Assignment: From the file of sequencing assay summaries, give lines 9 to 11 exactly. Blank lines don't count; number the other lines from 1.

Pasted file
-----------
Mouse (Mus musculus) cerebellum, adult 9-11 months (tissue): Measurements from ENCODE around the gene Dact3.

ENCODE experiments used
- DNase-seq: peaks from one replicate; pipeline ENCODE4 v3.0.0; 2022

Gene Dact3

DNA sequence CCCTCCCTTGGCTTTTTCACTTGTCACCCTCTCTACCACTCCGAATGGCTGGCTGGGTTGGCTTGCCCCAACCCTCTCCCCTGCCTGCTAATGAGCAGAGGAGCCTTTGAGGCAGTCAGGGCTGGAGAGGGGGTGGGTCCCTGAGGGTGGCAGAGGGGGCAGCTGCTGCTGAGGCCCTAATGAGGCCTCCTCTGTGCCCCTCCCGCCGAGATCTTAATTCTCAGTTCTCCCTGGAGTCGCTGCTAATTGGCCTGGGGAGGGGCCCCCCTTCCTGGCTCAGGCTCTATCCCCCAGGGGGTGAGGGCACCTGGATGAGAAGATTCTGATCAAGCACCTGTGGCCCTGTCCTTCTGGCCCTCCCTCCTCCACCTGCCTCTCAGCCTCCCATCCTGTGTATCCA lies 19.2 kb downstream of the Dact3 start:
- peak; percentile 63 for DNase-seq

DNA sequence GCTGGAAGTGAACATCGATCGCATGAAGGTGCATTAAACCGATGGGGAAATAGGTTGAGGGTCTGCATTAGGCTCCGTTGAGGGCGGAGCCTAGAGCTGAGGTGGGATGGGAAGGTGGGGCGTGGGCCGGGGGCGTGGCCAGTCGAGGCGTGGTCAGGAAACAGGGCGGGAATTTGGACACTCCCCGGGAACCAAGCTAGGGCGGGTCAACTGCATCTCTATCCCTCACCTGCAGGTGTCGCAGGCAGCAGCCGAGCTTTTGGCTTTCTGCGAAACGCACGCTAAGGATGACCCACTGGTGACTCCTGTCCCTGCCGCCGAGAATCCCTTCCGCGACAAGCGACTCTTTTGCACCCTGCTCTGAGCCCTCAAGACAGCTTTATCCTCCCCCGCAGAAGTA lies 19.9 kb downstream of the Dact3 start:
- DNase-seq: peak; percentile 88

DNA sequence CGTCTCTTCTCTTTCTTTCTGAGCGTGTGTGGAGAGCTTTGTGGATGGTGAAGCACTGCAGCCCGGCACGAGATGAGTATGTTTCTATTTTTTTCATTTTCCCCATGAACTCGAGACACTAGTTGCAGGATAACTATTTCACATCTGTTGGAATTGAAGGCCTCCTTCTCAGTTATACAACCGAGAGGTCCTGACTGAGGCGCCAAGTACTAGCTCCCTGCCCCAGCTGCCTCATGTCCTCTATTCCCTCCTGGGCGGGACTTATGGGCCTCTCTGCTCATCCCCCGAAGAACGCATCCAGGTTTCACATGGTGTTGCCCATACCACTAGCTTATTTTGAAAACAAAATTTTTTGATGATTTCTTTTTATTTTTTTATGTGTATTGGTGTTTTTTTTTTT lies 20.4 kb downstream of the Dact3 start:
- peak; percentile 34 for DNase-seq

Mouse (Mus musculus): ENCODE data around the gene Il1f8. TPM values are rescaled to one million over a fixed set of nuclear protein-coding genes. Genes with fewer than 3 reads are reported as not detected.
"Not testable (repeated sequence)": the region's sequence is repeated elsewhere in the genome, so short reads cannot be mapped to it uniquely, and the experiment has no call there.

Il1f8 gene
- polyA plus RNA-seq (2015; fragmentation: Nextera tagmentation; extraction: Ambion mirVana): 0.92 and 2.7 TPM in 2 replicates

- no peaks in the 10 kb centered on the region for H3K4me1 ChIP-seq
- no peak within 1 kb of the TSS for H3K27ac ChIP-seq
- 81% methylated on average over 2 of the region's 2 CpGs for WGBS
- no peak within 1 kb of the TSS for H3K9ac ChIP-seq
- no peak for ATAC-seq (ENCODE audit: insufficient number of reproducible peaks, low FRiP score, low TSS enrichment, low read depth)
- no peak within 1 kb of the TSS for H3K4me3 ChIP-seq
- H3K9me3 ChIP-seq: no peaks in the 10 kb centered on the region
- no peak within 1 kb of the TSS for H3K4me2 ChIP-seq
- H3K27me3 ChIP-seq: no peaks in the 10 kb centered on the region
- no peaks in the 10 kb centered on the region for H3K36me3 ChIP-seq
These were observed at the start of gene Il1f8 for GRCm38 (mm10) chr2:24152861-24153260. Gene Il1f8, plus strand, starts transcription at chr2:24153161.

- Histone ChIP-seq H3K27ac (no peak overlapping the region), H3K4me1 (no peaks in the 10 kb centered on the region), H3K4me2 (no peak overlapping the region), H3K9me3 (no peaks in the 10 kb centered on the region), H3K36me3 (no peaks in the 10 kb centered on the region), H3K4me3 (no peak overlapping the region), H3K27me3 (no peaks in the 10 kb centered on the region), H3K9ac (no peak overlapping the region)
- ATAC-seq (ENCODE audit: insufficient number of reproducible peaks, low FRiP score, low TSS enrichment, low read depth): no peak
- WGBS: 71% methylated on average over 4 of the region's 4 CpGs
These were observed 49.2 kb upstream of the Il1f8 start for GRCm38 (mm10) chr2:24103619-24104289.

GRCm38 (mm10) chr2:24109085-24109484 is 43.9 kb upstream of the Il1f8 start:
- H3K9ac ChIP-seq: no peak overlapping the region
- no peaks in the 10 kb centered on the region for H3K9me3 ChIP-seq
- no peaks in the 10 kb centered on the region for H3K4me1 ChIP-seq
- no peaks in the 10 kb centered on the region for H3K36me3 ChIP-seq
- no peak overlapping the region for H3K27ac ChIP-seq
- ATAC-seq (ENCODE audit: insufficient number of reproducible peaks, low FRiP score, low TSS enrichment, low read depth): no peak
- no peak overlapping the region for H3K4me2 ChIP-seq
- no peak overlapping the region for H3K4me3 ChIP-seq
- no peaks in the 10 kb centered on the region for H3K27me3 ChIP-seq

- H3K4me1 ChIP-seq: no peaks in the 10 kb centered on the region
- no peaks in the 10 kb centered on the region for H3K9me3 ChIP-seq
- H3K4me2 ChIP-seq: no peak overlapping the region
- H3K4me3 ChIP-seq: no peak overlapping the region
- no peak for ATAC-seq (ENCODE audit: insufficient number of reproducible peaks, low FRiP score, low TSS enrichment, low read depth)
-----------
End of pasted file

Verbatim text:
DNA sequence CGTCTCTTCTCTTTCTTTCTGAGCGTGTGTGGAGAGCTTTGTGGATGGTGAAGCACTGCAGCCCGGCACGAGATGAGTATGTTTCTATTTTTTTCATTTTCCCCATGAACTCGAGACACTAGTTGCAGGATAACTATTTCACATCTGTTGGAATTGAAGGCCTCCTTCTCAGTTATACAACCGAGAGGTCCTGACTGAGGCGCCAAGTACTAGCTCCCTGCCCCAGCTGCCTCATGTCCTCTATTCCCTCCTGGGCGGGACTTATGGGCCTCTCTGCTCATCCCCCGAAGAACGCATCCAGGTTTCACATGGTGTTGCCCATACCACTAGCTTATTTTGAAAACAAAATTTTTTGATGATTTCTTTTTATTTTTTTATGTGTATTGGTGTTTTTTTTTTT lies 20.4 kb downstream of the Dact3 start:
- peak; percentile 34 for DNase-seq

Mouse (Mus musculus): ENCODE data around the gene Il1f8. TPM values are rescaled to one million over a fixed set of nuclear protein-coding genes. Genes with fewer than 3 reads are reported as not detected.